Smith County Women

Alliene Gaston Coker, The First Woman Elected as an Officer of a Tyler Bank

Alliene Gaston Coker, The First Woman Elected as an Officer of a Tyler Bank

At our April 2019 monthly meeting, Kathy Gaston, a Smith County Historical Society Board member, spoke about Alliene Gaston Coker, the first woman elected as an officer of a Tyler bank.   Alliene Gaston Coker was born in 1891 to a prominent Tyler dentist, Finis Ewing Gaston, and his wife, Bessie Clarinda James. A lifelong resident of Tyler, Alliene was proud of her family and her city. She wa ...[Read More]

World War Nurse Buried (Gertrude Brogan)

Roses Dropped By Planes While World War Nurse Buried The following, taken from the Tyler Courier-Times in connection with the death and funeral of Miss Gertrude Brogan, world war nurse, will be read with sad interest in Corsicana.  Miss Brogan attended school in Corsicana and following the World war nursed in a local hospital.  She is a sister of Mrs. Mary E. Adams of Powell. Impressive funeral se ...[Read More]

Is in the Army Nurse Corps – Gertrude Brogan – WW1

Le Mans, France, Dec. 1, 1918 Dear Sister:  As you see Uncle Sam is letting me tour France at his expense, that is, I am about ten hours ride from Brest, where I was first located.  I like here much better as we are located right in the city where there are paved streets and sidewalks, so of course I do not have the mud to contend with.  The nurses’ quarters is a chateau, the furniture havin ...[Read More]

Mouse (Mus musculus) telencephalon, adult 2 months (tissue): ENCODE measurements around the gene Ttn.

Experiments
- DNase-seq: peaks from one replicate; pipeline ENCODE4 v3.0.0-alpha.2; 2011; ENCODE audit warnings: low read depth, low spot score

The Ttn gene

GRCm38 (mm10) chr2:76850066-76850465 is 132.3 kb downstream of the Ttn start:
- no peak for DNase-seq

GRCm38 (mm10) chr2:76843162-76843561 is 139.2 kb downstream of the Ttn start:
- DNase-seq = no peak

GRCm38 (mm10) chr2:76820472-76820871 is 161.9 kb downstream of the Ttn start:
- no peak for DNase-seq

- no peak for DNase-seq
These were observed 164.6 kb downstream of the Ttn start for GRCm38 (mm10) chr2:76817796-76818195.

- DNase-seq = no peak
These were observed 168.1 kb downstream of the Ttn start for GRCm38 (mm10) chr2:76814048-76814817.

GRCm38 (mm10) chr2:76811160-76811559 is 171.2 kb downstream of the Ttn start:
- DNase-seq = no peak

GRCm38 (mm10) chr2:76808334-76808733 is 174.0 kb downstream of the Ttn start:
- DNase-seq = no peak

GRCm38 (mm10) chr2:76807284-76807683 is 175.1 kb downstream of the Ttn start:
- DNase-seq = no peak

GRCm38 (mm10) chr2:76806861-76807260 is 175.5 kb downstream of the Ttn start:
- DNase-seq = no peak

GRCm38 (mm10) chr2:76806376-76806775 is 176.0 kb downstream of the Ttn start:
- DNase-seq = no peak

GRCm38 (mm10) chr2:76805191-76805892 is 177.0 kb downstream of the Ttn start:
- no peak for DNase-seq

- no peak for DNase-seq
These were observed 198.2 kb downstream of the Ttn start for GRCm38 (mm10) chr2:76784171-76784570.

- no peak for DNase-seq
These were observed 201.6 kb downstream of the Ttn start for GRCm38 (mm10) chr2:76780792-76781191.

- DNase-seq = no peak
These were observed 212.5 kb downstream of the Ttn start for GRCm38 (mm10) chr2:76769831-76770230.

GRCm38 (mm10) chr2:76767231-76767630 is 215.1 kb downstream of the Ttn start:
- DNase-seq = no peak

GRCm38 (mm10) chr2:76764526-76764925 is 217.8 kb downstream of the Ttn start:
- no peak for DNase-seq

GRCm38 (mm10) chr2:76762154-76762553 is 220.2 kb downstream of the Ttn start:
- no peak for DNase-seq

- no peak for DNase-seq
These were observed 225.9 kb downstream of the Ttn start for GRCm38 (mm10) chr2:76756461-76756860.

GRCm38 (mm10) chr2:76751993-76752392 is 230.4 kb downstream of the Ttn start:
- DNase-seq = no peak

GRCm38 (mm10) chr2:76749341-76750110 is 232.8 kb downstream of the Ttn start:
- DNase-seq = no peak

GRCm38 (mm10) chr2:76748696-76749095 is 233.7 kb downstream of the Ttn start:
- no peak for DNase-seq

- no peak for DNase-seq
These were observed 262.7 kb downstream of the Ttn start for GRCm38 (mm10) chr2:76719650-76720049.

Spending Leave – Gertrude Brogan – WW1

Nice, France, March 10, 1919 Dear Sister, I am sure you will be surprised to get a letter from this place. I am spending a seven day leave of absence at this place, a pleasure resort, on the southern coast of France on the Mediterranean Sea.  This part of the coast of France is called the Rivera Country.  I know you have read of it in books.  It includes this place, Cannes, Monte Carlo and several ...[Read More]

Wounded Men Are Jolly – WW1 Letter from Gertrude Brogan To Her Sister

France, Nov. 7, 1918 Dear Sister, Here I come again to let you know that I am still “over here” doing my bit.  I am still at the same place I was when I wrote you last and suppose I will be here some time, so am sending the address of this hospital for the next letter that you write me. It still rains quite a bit here but I am getting used to it, so do not mind it so much but do not th ...[Read More]

Women’s History Month and Bess Robinson